Burundanga, scientifically known as scopolamine or hyoscine, is colloquially known as Colombian Devil's Breath. It is one of the world's most dangerous drugs. Some simply refer to it as the "zombie drug" because of its physical and psychological effects on victims. That's right - victims. Devil's Breath isn't a recreational drug like weed or molly or even LSD.
Coming from the flowers of the borrachero tree, scopolamine is indigenous to the Northern Indian Region of Ecuador, Colombia, and Venezuela. People refer to Devil's Breath as the ideal drug for crime because victims won't be able to remember a thing. Jessica Maria is a Colombian prostitute who routinely uses scopolamine on clients. She tells Vice, "We use it to rob men, men use it to rape us. Everything about scopolamine has to do with hurting people.”
Devil's Breath makes victims become incredibly agreeable, yet totally coherent. Still curious? Well, strap in, because things are about to get weird. Here's everything you wanted to know about the "zombie drug," Colombian Devil's Breath.
A gram of scopolamine is almost identical to a gram of cocaine. Same look, same weight, same density. One significant difference is that to overdose on cocaine, you need around around 100mg per person, whereas for Devil's Breath, 100mg could kill 10 people. After selling some to a pair of Vice journalists, a Colombian drug dealer said, “This stuff only has 3 uses. To rob, to study, or to kill. It’s the transmitter of poison. It’s like anthrax. It’s worse than anthrax."
Scopolamine leaves its victims completely conscious and articulate, but at the whim of suggestions. It entirely eliminates their free will while leaving their actions unhindered. To observers, everything seems totally normal, but the victim is basically under hypnosis and will have no memory of the event when the drug wears off.
Captain Romero Mendoza of the Bogota City Police Department told journalists that "Burundanga Gangs" often use beautiful women as bait to lure men at nightclubs into a scopolamine trap. Then, the drugged victim drives the gang members to an ATM, where they willfully withdraw and hand over all of their money. Oftentimes, the victims are "kidnapped," although they're not exactly taken against their will, so it can be difficult to prosecute.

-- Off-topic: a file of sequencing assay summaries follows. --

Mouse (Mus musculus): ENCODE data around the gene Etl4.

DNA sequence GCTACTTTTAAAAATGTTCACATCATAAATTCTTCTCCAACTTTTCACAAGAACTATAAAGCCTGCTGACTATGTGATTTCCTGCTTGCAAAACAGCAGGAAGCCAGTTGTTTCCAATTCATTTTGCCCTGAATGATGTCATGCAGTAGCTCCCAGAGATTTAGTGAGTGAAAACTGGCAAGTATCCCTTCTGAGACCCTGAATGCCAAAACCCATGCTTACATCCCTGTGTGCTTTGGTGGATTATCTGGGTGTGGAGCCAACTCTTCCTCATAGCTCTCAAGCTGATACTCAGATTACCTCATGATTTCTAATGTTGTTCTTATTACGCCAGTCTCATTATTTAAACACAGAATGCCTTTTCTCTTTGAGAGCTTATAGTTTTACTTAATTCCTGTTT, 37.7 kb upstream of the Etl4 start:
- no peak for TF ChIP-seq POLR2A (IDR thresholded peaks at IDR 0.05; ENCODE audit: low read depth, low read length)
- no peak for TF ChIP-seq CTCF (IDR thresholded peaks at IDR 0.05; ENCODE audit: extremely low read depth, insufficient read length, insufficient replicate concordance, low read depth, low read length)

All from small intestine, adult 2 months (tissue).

Ivan Gomez, a victim of a scopolamine attack, describes his hellish experience: "We started drinking and dancing. It was all very normal, very healthy. What happened after that? I don’t know what happened. I have no explanation.” The next day, he woke up on a park bench badly beaten. They took money out of his bank account and cash advances on all of his credit cards, totaling almost 6 million pesos. When he asked the bank about the incident, they showed him a video of himself walking in alone and withdrawing the money while two people waited just out of view of the cameras.
Josef Mengele, the "Nazi Angel of Death," was notorious for importing scopolamine from Colombia to Germany during the 1930s and '40s for horrifying experiments during the war. Primarily, it was used as a truth serum during interrogations, but who knows what sort of sick things he could have done to the victims while they were robbed of their free will.